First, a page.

Experiencing gun culture first hand at the shooting range
Its customers this morning are young white professional males in their 30s, the kind of men who want to get out of the house after Christmas. There are a couple of young women who could be classified in the category of girlfriend, wearing the ear protectors over their blond hair and flinching in their miniskirts at the kickback of their guns.
Strangely enough, and who knows why it should be so, but women are said to be better at shooting than men, at least at the start. But of course it is men who love shooting, really love it. It is drenched in machismo and in masculine defiance. The bumper sticker on the SUV that rolled into Top Gun’s crowded car park just ahead of us read “Come take it” over a small drawing of a cannon, for God’s sake; presumably an echo of the late Charlton Heston’s remark about the guns having to be taken from the National Rifle Association members’ cold dead hands.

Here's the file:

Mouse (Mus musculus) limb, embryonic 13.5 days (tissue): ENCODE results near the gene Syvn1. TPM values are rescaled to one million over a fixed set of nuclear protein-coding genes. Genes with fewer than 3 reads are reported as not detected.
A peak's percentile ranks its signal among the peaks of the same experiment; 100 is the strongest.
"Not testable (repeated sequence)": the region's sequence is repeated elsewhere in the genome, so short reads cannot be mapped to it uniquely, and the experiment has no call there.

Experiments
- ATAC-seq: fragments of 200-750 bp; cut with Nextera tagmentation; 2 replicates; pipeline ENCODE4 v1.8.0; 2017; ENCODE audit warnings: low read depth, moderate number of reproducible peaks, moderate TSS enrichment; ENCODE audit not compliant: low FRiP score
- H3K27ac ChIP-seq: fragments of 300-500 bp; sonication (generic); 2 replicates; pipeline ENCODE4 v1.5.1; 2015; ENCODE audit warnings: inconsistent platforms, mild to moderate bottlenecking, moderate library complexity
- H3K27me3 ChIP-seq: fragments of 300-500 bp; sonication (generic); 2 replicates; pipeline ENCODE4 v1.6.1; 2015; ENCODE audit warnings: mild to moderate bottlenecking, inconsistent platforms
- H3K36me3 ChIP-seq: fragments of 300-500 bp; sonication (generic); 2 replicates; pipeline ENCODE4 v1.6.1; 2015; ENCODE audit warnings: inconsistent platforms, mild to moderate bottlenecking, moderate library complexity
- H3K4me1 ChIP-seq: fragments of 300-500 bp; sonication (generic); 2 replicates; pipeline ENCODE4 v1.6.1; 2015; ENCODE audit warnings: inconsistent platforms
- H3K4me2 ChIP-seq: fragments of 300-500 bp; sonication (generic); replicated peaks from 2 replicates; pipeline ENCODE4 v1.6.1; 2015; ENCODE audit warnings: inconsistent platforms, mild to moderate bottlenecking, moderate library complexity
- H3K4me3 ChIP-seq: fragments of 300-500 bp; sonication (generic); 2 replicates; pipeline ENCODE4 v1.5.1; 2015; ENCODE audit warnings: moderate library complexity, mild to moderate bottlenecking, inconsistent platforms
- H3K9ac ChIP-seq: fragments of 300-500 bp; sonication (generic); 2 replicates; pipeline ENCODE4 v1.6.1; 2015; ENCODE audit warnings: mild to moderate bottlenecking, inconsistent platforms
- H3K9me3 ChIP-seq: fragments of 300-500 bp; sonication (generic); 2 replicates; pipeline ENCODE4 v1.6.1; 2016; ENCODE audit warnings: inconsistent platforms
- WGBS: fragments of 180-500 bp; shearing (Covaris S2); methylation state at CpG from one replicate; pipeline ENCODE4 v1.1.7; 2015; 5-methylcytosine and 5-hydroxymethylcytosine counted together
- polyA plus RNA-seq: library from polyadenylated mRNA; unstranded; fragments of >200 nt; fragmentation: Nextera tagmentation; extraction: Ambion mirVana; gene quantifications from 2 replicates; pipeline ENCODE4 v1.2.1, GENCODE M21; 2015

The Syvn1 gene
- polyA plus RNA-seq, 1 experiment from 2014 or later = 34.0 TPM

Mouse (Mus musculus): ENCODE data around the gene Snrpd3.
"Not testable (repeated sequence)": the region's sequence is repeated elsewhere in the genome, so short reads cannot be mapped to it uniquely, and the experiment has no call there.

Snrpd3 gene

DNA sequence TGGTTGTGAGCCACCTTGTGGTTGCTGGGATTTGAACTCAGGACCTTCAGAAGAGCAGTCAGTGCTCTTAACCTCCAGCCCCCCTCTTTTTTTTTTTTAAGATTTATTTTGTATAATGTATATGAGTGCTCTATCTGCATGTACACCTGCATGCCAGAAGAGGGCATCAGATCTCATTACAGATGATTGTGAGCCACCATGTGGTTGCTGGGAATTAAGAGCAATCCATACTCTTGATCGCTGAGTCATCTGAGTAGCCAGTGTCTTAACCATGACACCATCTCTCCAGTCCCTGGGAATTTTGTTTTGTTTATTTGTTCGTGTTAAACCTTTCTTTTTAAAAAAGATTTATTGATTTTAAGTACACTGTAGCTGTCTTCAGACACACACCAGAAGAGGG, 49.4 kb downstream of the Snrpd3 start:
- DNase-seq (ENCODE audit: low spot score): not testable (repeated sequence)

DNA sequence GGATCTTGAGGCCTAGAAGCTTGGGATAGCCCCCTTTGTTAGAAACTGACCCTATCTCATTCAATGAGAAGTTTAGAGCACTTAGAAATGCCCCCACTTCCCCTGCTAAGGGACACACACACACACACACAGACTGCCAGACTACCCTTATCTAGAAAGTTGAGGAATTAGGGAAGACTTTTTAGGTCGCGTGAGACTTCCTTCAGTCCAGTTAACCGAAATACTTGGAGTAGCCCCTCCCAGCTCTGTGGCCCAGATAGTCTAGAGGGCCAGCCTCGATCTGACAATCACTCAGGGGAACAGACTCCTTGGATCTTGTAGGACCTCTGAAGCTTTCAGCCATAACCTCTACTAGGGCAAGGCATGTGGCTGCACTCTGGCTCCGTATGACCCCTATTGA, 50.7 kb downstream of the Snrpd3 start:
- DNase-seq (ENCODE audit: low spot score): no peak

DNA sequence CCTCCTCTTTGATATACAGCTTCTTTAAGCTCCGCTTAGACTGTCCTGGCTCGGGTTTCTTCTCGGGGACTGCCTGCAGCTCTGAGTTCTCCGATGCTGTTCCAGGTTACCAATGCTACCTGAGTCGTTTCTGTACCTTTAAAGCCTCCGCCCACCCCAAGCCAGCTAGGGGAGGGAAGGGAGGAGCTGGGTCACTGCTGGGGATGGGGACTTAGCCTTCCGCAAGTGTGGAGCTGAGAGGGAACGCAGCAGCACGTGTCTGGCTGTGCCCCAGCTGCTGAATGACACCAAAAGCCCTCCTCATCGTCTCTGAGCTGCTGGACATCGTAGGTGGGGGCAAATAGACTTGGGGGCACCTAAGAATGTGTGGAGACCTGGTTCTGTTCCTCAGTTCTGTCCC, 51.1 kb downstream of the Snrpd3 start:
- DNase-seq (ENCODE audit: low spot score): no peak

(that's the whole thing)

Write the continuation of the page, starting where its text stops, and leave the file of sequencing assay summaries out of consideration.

Behind the counter at the Top Gun shooting range is a sign that warns potential criminals “We don’t call 911”. There is one black assistant and one Jewish assistant who is wearing a very large skull cap; even the yarmulkes are bigger in Texas. As we leave, a family with young children is coming in.
Down at Collectors Firearms, Piers Morgan would be unhappy – or perhaps triumphant – to see how busy this huge store is. The inevitability of some form of gun control is driving up trade. It is decorated with spiked Prussian helmets, among other things. There is a shelf of old Lugers, with their handles scored to look like alligator skin. In the same case there’s a shelf of Mausers, one from 1896.
The antique and the modern sit together here. At one counter two young men are waiting as a shop assistant fills out the lengthy form to buy a gun. You don’t need a licence to own a gun here, but you do need a licence to own a concealed handgun.
Both the police check and the gun training for getting your concealed handgun licence are pretty thorough. There are a surprising number of old men, very pale under their cowboy hats.
“It’s gonna be crazy til the end of January,” said one shop assistant.
“Well, you’re dealing with an unknown,” said an old man wisely.
“That’s it,” said the shop assistant.
He was very busy.